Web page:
“Let’s Make an Audiobook,” She Said

Linda and Ken Gorman

It all got crazy when Linda said, “Let’s make an audiobook.”

In early 2020, with her book just having been published, Linda welcomed the free time she’d gained. Then rumors started swirling around about a virus in China and within a few short weeks, we knew we were going to have a lot more time than we ever imagined, prompting me to ask, “Now what?”

Linda had been thinking about this for a while. The plan would be to use her book, Stories of Pets by Pets for Pets, comprising 22 short stories, as the audiobook script. We would just record ourselves reading it, and just like that, have an audiobook.

We knew nothing about producing audiobooks, but with extra time on our hands, we’d figure it out. I bought a professional-grade microphone, formalizing our commitment. We targeted July 2020 for product release.

The audiobook was about the premise “What if pets could talk?” Short stories about pets’ antics and experiences would have to be presented by narrators talking for the pets … how exactly would that work? It was decided that we would do the talking for the pets.

We practiced playing with our voices, but mostly spent that time laughing. I hunted down some software that could change the pitch and/or pace of our voices. Talking fast (one of my strong points) and substantially lowering the speed gave me an authoritative sound, perfect for German shepherds. Talking like a parrot came naturally to Linda. Most of our experiments just caused uncontrolled laughter.

That quickly brought us to the serious question of how to professionally produce an audiobook, moreover, get it distributed and presented on major retail websites. We selected a particular distributor because of their services that would give us Amazon, iTunes, and Audible retail outlets.

Early trial recordings revealed we had some serious ambient noise problems. We could hear the sound of our dogs’ toenails when they walked across the hardwood floor. When the air conditioner came on, our recording session came to a halt. The longer we could endure the rising temperatures in the Tucson summer heat, the longer we could do uninterrupted recordings. Making an audiobook is a sweaty job.

We decided it wouldn’t be enough for us to talk like pets. We must have music and sound effects. Alas, our project turned into an audioPLAY, reminiscent of the pre-television radio shows!

We fell into a vast world of non-copyright royalty-free music and effects. During the hunt for music, I met a professional musician and songwriter who wrote eight children’s musicals and performed piano at Oscars and Emmys shows. He loved our project and opened up his vast recordings library to us. We selected seven.

We found it difficult to cull candidates to about two dozen that matched up to the stories’ themes, moods, and lengths. We kissed off about two months on that adventure!

I learned how to edit songs to change duration by cutting or duplicating verses. We didn’t want the music to run over the full story, thereby adding more to the editing task. I hadn’t yet thought about aligning music passages with story scenes and effects. I would pay dearly for that oversight later.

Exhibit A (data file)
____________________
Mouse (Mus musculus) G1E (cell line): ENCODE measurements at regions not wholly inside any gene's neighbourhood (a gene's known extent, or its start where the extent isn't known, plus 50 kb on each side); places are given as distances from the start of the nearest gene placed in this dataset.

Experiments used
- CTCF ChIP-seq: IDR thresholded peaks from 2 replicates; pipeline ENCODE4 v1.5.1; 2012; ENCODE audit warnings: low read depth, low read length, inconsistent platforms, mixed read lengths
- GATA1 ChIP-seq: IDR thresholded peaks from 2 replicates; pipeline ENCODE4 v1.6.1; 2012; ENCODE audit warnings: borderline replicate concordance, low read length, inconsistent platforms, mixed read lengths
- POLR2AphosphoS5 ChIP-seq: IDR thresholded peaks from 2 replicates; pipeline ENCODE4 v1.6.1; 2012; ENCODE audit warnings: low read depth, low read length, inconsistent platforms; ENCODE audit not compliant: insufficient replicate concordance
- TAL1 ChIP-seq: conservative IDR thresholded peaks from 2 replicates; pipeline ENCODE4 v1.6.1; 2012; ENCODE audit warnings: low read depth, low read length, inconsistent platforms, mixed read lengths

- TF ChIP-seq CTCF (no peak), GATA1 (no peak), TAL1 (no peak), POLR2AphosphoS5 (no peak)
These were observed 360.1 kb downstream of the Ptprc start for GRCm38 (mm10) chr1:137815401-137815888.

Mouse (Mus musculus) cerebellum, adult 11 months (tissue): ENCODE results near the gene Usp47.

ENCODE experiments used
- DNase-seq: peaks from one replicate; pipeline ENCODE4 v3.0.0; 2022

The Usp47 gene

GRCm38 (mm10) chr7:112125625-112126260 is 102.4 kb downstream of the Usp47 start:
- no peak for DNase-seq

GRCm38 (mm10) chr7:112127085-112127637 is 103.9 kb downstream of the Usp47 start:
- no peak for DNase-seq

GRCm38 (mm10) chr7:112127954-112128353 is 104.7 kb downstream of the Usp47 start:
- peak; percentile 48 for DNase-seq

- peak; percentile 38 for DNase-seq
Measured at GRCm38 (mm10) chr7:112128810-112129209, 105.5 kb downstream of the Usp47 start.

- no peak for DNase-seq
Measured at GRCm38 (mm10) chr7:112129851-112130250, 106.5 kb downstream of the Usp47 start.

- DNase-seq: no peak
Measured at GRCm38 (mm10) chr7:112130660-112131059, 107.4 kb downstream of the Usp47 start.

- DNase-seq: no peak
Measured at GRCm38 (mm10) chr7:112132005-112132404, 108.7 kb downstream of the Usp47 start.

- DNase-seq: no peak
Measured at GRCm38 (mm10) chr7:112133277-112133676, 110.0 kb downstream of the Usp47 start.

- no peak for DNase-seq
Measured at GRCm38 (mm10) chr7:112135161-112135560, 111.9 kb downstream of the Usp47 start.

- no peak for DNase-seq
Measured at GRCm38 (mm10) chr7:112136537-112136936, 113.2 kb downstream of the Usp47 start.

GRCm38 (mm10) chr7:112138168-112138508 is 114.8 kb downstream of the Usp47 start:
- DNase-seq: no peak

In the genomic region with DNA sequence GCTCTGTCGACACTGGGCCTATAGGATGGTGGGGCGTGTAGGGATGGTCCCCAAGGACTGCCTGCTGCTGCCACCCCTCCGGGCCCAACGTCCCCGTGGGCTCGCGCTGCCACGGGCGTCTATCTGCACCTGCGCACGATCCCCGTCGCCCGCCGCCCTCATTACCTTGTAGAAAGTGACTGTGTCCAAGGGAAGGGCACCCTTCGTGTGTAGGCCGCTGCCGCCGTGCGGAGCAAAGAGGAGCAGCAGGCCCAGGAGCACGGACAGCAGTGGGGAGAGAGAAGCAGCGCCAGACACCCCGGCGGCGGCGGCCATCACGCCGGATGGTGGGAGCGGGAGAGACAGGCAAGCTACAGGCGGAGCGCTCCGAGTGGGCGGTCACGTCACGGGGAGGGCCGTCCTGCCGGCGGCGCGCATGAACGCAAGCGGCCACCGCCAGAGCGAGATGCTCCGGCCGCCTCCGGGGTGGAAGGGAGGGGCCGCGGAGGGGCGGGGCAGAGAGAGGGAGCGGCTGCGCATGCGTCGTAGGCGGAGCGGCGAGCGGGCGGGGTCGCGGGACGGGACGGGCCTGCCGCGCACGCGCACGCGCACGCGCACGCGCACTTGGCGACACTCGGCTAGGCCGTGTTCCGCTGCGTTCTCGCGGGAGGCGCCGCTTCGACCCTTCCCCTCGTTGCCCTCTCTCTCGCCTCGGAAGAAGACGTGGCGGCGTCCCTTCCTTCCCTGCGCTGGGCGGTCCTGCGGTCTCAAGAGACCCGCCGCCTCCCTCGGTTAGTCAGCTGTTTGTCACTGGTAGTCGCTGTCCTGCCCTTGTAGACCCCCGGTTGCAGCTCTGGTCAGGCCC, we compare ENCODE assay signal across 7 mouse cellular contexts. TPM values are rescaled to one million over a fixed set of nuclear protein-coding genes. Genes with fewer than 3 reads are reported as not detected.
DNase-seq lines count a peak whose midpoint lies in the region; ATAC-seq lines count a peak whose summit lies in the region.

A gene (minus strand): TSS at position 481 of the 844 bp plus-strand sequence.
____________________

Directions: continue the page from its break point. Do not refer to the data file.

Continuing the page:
As June arrived, we decided to stop messing around and start recording. We managed to do the voice recordings at the rate of about one story per day. Laughing forced many retakes.

Next up, we needed to add sound effects. We had plenty to choose from: thunderstorms, car and truck traffic, animal sounds, doors closing, and more.

For each story, effects were placed across about a half dozen tracks, and the juggling of the voice snippets, song snippets, and sound effects began.

I pushed around music fragments and phrases and sentences sliced from source files to align music passages with the spoken word, and to bring effects in at just the right time. It’s critical that the listener not have to make volume adjustments during a story, from one story to another, consistent with other audiobooks! Adjustments to timing and volume level of the various tracks, as well as adding fade in and out to music and effects, proved to be hugely time-consuming, tedious work.

After all that was done, the excruciatingly detailed task of eliminating noise and repairing distortion began. Even in perfect silence, noise will be heard in recordings. There’s no escaping that. Software filtering helped, but much of the work required tediously tracking down noise “blips” and manually eliminating them using various audio processing techniques. Our time estimate for noise elimination was woefully wrong.

We used a trial submission service offered by the distributor to analytically determine whether we’d meet challenging audio specifications. The hard work paid off; the first pass was successful. If not, we might have terminated the project.

Through all that, our July target slipped to October. Then we encountered another setback.

When we submitted what was to be our final cut with all stories and credits merged into a single audio file that passed audio specifications, the distributor informed us that we did not meet very specific content rules for opening and closing credits. Their published specifications were vague. Doing the rework of those components and producing another final cut needing to pass through their complete verification process again cost us about two months.

We missed the holiday buying season, but we did, indeed, publish Stories of Pets by Pets for Pets as an audiobook, with it being offered on Amazon, iTunes, and Audible in January 2021. And of course we updated our website of the same name to include the audiobook with Linda’s print books. A few “free listens” are provided on the sellers’ websites as well as ours. See storiesofpetsbypetsforpets.com.

The positive feedback about bringing the pets to life and pleasing children of all ages unquestionably made this challenging journey through the unknown all worthwhile.